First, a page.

Prohibition of Contract Labour in Core Activities

The Act prohibits use of contract labour in certain core activities of an establishment if the same has been specifically prohibited through a notification of the Central or State Government. Therefore, the principal employer and the contractor has to ensure that they are not employing contract labour in any of the core activities. For instance, the State of Andhra Pradesh has amended the Act to state that a core activity is one for which an establishment is set up and includes any activity which is essential or necessary to the core activity but activities related to canteen and catering services, sanitation works, loading and unloading operations, etc. does not come under the ambit of core activities unless these activities themselves are not the core activities of such establishment[8]. However, the principal employer may engage contract labour to a core activity if such activity is normally done through contractors or such activity does not require full time workers or if there is a sudden increase in the volume of work in the core activity which needs to be completed in a specified time[9].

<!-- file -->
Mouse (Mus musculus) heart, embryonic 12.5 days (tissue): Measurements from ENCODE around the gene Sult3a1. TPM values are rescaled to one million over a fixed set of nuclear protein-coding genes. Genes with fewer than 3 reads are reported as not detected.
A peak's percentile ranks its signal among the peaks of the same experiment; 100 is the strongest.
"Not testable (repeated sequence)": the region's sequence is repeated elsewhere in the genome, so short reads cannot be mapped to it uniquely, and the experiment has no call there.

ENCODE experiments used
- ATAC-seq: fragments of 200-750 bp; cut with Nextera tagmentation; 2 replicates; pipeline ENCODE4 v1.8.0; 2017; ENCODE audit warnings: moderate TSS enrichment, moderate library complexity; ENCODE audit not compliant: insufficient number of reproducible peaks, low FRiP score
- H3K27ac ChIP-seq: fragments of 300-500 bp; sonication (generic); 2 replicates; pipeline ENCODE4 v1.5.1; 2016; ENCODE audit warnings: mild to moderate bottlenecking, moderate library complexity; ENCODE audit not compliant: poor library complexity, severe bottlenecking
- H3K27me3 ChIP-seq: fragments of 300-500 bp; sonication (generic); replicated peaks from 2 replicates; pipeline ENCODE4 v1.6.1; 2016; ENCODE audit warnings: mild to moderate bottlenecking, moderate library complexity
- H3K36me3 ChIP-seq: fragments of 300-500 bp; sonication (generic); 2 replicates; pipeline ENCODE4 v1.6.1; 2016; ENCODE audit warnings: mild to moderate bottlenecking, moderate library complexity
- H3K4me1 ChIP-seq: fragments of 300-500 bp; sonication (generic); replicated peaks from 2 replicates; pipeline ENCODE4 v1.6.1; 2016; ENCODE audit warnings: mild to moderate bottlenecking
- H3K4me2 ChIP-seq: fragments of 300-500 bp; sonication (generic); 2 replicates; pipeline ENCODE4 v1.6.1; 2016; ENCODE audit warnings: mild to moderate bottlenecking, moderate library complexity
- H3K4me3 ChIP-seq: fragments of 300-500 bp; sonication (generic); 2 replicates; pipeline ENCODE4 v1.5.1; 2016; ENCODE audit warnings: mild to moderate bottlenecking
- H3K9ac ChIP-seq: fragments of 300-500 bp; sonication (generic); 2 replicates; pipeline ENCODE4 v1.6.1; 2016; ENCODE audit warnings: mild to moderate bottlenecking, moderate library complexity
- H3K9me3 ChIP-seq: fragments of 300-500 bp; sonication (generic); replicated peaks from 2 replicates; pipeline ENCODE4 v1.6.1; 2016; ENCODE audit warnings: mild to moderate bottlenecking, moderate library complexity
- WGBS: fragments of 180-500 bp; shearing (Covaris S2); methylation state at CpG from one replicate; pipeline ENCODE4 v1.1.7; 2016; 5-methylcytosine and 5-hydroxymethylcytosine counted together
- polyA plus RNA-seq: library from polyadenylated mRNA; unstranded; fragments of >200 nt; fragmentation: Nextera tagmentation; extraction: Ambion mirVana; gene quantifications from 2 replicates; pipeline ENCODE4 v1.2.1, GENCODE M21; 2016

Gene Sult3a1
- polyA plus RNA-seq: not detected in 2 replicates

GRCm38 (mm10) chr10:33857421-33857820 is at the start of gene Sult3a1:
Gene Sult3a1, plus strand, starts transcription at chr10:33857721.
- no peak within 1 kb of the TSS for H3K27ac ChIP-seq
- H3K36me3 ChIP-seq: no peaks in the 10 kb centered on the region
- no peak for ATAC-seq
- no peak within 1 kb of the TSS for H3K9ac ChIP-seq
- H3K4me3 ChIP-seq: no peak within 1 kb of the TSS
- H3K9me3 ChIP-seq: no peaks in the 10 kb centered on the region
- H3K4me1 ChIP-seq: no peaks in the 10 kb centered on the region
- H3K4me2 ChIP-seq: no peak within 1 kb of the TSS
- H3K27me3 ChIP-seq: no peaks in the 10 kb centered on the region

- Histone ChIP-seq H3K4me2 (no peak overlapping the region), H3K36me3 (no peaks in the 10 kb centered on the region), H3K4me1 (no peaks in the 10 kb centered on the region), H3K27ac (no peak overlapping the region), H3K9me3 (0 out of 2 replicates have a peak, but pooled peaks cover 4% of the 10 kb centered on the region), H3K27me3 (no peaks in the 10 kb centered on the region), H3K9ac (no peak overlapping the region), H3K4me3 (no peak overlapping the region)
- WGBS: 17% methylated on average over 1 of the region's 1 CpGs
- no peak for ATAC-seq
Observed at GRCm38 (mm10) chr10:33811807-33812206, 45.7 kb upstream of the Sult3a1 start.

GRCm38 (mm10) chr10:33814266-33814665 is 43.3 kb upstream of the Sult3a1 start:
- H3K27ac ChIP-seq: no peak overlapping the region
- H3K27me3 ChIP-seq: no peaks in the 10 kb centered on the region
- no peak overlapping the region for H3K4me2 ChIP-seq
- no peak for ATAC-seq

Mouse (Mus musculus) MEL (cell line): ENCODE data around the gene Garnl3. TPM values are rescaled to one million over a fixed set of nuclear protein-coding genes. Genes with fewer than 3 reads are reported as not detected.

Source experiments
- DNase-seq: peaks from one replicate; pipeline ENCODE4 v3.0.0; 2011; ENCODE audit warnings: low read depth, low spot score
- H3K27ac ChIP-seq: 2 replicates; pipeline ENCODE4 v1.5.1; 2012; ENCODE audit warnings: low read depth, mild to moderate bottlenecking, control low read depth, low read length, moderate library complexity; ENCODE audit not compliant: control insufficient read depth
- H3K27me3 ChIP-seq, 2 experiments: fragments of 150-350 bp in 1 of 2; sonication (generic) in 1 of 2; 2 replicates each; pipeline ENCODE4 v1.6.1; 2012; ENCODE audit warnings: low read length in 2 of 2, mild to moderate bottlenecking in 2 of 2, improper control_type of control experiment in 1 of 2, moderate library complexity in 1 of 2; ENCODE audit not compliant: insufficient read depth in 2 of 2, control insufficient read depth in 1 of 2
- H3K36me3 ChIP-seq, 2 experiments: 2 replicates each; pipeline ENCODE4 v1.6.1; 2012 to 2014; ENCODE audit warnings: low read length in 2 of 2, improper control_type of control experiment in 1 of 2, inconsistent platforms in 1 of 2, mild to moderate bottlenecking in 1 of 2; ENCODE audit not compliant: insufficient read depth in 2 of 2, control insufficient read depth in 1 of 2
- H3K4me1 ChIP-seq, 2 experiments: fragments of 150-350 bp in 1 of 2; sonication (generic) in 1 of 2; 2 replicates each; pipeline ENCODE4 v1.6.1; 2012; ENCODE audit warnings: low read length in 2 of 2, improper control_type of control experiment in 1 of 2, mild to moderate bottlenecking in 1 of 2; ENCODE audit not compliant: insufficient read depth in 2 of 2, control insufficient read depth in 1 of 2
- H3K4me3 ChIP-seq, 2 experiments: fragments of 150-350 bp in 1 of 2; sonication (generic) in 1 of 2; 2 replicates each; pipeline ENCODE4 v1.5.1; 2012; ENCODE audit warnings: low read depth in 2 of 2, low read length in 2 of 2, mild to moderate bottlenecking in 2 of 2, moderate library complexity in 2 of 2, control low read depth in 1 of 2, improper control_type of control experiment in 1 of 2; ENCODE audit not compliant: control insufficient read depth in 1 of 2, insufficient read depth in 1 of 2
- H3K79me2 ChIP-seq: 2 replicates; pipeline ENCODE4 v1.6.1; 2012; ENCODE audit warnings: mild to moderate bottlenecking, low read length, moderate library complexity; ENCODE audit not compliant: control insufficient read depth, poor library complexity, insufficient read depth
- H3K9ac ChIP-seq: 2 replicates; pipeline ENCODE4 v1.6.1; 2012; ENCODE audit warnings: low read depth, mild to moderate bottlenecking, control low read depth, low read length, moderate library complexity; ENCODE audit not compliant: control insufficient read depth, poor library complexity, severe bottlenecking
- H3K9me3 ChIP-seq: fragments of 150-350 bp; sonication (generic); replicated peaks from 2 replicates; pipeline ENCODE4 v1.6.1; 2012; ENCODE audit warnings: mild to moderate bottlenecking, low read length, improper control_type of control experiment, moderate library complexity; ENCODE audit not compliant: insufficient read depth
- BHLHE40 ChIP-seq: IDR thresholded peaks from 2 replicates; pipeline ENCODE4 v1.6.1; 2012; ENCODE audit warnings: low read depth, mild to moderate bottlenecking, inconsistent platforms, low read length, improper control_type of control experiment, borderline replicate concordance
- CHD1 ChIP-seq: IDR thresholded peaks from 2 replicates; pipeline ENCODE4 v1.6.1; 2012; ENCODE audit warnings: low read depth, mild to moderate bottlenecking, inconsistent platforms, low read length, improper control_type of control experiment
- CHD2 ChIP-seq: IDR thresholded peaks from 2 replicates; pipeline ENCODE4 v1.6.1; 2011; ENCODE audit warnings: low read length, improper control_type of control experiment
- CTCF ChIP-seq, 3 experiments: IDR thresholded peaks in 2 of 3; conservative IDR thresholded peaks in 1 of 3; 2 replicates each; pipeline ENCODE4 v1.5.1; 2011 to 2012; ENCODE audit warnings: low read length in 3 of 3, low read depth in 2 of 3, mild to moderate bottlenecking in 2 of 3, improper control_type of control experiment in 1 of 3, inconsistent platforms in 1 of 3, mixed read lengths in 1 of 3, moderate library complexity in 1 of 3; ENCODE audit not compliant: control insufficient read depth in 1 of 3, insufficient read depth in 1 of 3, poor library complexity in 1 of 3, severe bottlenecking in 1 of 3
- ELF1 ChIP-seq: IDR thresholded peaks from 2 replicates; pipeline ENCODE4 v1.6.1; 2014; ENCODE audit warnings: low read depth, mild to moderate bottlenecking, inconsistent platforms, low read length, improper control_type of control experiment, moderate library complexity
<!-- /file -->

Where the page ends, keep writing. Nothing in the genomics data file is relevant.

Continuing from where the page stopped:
Absorption and Regularisation of Contract Labour

Absorption of contract labour and their status once the contract comes to an end has always been one of the most contentious issues with respect to contract labour. In the case of Air India Statutory Corporations v United Labour Union[10], a three-judge bench of the Hon’ble Supreme Court held that the contract workers had a right to be absorbed as permanent workers on abolition of contract labour. However, this decision was overruled by a five-judge bench of the Hon’ble Supreme Court in the case of Steel Authority of India v National Union Water Front Workers and Others[11], where it was held that contract labour does not have a right to get absorbed as regular employees since nothing in this regard has been mentioned explicitly in the Act. The apex court in the case of Secretary, State of Karnataka v Uma Devi[12], inter alia, held that contractual employees does not have a right to be absorbed.